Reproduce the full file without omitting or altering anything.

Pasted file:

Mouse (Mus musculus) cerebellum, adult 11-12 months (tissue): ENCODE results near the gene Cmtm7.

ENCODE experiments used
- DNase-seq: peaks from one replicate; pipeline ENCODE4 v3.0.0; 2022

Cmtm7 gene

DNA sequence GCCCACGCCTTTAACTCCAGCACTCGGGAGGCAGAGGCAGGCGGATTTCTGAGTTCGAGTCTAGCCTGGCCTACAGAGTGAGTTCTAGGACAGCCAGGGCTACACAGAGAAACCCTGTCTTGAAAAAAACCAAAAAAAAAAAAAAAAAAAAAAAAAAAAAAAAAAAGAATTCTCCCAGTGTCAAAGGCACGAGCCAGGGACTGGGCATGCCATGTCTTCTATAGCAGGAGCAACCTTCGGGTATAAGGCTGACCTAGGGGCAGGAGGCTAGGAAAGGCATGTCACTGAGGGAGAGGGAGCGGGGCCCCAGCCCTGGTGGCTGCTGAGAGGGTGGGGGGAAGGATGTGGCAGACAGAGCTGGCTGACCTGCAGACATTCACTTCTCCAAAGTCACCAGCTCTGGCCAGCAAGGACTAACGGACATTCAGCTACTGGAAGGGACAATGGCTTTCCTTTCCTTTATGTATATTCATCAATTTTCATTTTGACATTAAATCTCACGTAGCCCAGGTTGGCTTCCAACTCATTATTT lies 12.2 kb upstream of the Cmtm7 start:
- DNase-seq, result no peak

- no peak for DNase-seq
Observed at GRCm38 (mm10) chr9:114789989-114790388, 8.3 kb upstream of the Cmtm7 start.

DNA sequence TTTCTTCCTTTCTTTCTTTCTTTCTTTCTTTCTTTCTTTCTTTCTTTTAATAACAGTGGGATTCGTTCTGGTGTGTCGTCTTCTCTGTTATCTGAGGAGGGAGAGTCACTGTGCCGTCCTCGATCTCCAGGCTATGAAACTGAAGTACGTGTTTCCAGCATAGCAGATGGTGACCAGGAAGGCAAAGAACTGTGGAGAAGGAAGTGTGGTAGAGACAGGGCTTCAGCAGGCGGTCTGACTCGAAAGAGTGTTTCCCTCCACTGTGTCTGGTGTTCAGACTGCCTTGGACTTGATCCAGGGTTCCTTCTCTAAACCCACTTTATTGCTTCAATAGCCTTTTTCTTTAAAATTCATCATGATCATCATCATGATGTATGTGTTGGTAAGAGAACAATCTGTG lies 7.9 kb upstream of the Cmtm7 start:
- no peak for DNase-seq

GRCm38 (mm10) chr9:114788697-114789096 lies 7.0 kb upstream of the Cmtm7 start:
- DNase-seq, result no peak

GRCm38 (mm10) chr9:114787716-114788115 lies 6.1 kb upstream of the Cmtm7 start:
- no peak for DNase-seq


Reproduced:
Mouse (Mus musculus) cerebellum, adult 11-12 months (tissue): ENCODE results near the gene Cmtm7.

ENCODE experiments used
- DNase-seq: peaks from one replicate; pipeline ENCODE4 v3.0.0; 2022

Cmtm7 gene

DNA sequence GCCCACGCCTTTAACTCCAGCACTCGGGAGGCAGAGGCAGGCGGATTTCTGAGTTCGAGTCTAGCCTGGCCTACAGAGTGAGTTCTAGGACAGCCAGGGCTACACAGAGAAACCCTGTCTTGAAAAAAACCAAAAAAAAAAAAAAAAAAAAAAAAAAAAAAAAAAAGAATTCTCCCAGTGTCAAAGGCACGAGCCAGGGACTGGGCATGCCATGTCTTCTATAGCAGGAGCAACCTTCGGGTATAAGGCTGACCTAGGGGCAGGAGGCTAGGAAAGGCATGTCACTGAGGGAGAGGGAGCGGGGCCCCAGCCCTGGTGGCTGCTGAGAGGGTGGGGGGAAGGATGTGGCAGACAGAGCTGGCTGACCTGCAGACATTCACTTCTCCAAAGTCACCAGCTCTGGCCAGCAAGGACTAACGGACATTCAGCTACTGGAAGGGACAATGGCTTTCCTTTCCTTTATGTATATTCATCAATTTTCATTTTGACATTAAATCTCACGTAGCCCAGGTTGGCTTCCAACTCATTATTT lies 12.2 kb upstream of the Cmtm7 start:
- DNase-seq, result no peak

- no peak for DNase-seq
Observed at GRCm38 (mm10) chr9:114789989-114790388, 8.3 kb upstream of the Cmtm7 start.

DNA sequence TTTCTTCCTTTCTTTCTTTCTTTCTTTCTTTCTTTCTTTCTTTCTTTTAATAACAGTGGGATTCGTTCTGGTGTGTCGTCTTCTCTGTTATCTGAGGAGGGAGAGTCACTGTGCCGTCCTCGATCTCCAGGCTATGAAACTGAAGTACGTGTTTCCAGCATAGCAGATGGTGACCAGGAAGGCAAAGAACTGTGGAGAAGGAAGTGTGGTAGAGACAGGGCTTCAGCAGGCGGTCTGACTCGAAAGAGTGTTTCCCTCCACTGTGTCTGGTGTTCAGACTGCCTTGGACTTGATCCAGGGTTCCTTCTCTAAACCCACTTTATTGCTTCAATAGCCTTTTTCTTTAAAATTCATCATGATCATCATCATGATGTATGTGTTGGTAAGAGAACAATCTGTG lies 7.9 kb upstream of the Cmtm7 start:
- no peak for DNase-seq

GRCm38 (mm10) chr9:114788697-114789096 lies 7.0 kb upstream of the Cmtm7 start:
- DNase-seq, result no peak

GRCm38 (mm10) chr9:114787716-114788115 lies 6.1 kb upstream of the Cmtm7 start:
- no peak for DNase-seq